Prerequisites for the Seller to settle exchange in terms of the L/C are: (1) the L/C was valid at that time; and (2) all, related documents, especially shipping documents that the Buyer's application to the bank for exchange settlement should be against, must comply with provisions of the L/C. Pursuant to Item (a) in Article 43 of Uniform Customs and Practice for Documentary Credit (No. 500 publication by the International Chamber of Commerce). Hereinafter referred to as UCP 500) ... in any event, documents must be presented not later than the expiry date of the Credit. It had evidently constituted material retardation to the performance of the [Seller]'s right to guarantee exchange settlement by L/C that the [Buyer] notified the [Seller] to ship the goods on the evening of 15 January when the L/C expired, which put the [Seller] at the unexpected and additional risk of failing to have the L/C negotiated after delivery of the goods.
From the view point of a neutral and reasonable third party, it was not an effective act to safeguard the [Seller]'s right to settle exchange that the [Buyer] on his own informed the bank to amend L/C on the same day (15 January), and notified the Claimant [Seller] that the amendment would reach his place on the 16th or 17th. The L/C provided in the Contract was irrevocable. Subject to Item (D) in Article 9 of UCP 500, I), except as otherwise provided by Article 48, an Irrevocable Letter of Credit can neither be amended nor cancelled without the agreement of the Issuing Bank, the Confirming Bank, if any, and the Beneficiary. ii) The Issuing Bank shall be irrevocably bound by an amendment(s) issued by it from the time of the issuance of such amendment(s)...iii) The terms of the original Credit (or a Credit incorporating previously accepted amendment(s)) will remain in force for the Beneficiary until the Beneficiary communicates his acceptance of the amendment to the bank that advised such amendment. ... In light of the above, the time when the issuing bank was bound was when L/C was sent out, whereas the time when the beneficiary was bound was when L/C was received. Therefore, a notice of amending the L/C was not binding on any party within the period of time from when the applier made the application with the issuing bank to when the issuing bank sent out the authorized amendment, which had been de facto proved by the fact that the [Buyer] succeeded in cancelling the notification of amending the L/C on 17 January. The amendment notice by the opening bank was not sent till 17 January, which implied that the act of the L/C amendment, binding to the opening bank did not occur, and therefore, the ineffective amendment could not guarantee exchange settlement to the [Seller] at all. Hereby, the arbitrator held that the opinion was sound that "the shipment of goods should be against the receipt of the amendment". Subject to Article 5-104 of UCC, a modification of the terms of a credit or confirmation must be signed by the issuer or confirming bank, and Article 5-106 thereof, one concerning Time and Effect of Establishment of L/C, provides in its Item (1)(b) that, unless otherwise agreed, a credit is established ... as regards the beneficiary when he receives a letter of credit or an authorized written advice of its issuance. Therefore, under circumstances in which the original L/C had expired, the [Seller] was entitled to suspend performance of his obligation of delivery until receipt of the authorized amendment in writing.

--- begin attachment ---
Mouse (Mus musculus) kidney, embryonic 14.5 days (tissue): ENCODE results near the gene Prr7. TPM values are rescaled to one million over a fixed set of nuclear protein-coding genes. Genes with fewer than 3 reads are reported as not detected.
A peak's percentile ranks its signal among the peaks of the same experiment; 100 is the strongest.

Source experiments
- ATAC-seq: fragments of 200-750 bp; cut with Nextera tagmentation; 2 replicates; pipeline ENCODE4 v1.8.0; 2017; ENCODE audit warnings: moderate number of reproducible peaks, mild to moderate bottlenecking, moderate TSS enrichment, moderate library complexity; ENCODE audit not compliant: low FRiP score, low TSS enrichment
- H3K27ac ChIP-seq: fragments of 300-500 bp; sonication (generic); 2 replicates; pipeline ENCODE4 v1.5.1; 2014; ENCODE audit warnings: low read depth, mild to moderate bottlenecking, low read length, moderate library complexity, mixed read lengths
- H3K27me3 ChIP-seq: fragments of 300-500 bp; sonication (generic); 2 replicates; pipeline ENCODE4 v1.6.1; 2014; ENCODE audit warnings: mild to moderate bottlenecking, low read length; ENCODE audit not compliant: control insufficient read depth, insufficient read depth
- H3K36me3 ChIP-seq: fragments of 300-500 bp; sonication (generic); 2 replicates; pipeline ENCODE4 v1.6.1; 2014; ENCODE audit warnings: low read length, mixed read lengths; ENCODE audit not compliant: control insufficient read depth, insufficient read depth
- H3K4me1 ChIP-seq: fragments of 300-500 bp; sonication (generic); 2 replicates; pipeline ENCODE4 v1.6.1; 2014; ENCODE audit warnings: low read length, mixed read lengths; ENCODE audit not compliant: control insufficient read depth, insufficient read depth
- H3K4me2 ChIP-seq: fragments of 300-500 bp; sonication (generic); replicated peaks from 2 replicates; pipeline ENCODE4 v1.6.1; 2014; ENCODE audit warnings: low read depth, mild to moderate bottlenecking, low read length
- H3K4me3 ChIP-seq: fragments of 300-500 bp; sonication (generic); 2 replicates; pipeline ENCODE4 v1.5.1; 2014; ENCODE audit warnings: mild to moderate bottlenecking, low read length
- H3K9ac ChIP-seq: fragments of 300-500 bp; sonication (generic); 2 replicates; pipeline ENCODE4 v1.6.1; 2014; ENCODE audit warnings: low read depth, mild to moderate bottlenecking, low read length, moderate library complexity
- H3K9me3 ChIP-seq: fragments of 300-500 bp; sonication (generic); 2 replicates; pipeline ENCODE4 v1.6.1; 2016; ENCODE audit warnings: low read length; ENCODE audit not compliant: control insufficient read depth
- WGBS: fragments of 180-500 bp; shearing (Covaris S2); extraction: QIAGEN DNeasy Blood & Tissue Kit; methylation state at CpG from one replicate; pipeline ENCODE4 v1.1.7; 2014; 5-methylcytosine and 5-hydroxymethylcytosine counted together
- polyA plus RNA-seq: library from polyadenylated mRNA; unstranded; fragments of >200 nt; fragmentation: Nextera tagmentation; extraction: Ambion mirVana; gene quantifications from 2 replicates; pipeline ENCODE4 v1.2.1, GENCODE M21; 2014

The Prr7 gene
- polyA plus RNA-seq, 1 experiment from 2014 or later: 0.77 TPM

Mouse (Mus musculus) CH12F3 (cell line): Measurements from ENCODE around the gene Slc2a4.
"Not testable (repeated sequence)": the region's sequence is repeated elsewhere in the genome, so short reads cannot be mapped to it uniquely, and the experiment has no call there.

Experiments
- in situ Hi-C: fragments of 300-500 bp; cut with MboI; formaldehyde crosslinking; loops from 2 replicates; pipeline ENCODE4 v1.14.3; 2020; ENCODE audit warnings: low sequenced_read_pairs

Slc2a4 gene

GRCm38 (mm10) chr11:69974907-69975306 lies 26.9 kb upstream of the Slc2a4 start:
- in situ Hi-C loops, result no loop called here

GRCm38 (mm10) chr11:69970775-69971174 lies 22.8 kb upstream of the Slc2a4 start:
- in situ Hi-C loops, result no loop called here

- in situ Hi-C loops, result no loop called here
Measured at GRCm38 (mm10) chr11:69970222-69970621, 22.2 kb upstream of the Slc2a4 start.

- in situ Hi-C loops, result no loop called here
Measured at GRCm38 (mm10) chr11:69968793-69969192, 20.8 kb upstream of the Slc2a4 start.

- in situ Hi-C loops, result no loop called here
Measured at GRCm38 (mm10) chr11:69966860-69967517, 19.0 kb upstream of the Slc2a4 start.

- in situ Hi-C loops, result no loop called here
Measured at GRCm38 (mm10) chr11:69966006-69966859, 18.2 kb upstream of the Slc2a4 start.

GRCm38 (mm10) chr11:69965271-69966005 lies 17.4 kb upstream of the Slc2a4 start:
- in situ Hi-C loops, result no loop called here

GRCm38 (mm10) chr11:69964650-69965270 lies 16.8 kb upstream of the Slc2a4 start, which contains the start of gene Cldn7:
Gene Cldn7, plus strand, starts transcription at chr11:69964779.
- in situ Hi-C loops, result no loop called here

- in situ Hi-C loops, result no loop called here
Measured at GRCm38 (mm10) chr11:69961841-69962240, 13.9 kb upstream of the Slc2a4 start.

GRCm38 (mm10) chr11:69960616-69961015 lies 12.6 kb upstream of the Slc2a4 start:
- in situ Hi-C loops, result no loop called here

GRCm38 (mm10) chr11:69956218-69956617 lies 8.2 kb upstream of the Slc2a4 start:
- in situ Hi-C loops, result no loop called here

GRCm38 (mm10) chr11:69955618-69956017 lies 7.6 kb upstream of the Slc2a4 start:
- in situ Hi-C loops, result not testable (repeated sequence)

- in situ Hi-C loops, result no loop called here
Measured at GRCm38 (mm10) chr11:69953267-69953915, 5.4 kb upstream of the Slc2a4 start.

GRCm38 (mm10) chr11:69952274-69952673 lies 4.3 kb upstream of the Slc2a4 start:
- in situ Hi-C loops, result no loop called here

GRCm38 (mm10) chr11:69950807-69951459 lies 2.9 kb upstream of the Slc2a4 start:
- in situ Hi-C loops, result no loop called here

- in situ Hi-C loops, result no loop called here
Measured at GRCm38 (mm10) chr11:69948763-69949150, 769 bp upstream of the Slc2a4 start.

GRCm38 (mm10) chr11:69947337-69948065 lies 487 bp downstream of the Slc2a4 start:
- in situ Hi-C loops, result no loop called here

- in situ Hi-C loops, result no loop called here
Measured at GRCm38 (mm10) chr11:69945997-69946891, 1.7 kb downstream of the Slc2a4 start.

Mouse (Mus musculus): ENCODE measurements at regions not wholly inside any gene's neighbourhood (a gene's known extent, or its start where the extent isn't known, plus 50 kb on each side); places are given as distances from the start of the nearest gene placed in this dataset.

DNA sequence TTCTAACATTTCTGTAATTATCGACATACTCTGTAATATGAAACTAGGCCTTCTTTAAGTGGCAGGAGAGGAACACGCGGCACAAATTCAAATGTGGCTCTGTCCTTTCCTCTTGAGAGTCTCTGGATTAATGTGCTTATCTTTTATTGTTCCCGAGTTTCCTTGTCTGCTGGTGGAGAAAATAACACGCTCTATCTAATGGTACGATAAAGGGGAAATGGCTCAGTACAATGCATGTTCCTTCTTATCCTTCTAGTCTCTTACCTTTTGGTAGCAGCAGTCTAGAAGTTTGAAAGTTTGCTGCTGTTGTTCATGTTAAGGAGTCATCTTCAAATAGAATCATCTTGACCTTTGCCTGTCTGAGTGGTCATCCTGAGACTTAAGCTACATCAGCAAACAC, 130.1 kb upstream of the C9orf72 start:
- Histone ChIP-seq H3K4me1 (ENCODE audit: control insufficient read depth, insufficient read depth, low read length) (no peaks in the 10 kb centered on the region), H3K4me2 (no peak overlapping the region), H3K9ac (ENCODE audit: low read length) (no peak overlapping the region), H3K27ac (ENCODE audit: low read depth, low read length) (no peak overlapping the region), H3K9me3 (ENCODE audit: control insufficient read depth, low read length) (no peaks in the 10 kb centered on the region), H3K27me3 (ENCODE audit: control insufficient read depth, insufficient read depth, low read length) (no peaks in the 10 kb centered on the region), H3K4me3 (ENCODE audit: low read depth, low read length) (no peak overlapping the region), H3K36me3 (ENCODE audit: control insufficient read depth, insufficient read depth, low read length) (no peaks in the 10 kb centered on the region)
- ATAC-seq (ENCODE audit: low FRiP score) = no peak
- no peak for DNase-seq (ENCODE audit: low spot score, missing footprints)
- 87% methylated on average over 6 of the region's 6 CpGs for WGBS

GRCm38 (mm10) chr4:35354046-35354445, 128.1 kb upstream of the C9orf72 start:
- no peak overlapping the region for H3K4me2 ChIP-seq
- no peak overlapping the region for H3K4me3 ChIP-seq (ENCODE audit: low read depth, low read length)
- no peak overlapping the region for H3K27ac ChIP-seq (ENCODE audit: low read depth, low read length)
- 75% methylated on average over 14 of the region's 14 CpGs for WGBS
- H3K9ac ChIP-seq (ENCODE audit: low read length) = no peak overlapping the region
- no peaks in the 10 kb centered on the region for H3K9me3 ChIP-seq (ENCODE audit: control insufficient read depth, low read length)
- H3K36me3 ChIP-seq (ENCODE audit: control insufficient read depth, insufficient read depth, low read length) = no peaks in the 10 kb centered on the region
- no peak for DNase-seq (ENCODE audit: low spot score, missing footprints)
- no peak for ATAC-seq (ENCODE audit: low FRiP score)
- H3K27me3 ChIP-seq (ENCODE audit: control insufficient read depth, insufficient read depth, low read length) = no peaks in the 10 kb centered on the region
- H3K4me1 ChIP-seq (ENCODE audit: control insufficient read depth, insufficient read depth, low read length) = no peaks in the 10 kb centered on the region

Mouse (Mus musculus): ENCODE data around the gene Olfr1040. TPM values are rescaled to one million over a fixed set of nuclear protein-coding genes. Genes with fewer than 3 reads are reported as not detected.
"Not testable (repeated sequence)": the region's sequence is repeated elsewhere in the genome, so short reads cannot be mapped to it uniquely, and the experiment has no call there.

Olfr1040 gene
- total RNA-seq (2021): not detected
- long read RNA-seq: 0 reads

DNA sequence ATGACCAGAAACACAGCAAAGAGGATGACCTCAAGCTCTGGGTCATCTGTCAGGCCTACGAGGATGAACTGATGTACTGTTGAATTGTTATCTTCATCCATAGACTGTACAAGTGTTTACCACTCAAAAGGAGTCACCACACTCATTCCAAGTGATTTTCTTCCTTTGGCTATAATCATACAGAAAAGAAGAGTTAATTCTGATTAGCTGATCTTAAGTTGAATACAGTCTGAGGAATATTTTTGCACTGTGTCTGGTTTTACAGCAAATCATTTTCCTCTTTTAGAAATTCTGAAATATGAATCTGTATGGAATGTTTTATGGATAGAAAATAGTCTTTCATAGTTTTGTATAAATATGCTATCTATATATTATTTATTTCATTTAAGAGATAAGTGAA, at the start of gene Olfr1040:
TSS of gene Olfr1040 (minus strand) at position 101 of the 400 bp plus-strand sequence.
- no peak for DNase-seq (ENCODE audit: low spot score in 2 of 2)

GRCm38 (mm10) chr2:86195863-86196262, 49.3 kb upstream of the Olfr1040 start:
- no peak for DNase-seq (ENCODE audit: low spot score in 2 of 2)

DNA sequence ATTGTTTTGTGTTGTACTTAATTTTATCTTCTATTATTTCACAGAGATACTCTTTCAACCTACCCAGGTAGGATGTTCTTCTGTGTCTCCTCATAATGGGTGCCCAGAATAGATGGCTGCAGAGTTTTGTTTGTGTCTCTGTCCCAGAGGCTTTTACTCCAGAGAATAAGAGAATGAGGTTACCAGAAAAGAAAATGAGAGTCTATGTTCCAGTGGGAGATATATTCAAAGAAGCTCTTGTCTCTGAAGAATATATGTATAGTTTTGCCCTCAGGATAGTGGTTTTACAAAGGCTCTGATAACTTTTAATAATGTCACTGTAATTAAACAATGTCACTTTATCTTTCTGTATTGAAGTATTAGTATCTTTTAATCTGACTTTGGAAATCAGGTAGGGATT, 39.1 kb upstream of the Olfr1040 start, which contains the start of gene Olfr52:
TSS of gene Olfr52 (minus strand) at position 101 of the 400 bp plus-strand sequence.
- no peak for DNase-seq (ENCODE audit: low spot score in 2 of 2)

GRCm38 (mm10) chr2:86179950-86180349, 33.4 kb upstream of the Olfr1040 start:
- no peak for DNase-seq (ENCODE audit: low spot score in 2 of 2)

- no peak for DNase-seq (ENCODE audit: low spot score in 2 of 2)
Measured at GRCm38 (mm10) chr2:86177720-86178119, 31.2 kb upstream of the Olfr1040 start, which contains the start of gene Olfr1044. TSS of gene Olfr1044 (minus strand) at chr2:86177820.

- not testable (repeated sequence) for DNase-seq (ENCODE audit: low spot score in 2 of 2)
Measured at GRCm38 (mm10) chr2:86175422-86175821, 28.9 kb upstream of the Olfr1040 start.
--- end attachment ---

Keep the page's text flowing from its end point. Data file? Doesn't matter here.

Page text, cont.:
The [Seller] only stated that shipment would not be effected till he had received the extension, and did not declare to terminate the Contract at any time. The [Buyer] cancelled the advice of amending the L/C on 17 January, which de facto proved that the act of amendment did not occur. The [Buyer] had established the L/C prior to 15 January, but did not appropriately perform his obligation of dispatching ships, nor did he extend the L/C after 15 January, which amounted to the violation of the obligation of payment. Owing to the failure by the [Buyer] to perform his obligation as required under the Contract, the [Buyer] should be in the position to compensate the [Seller] all losses arising therefrom.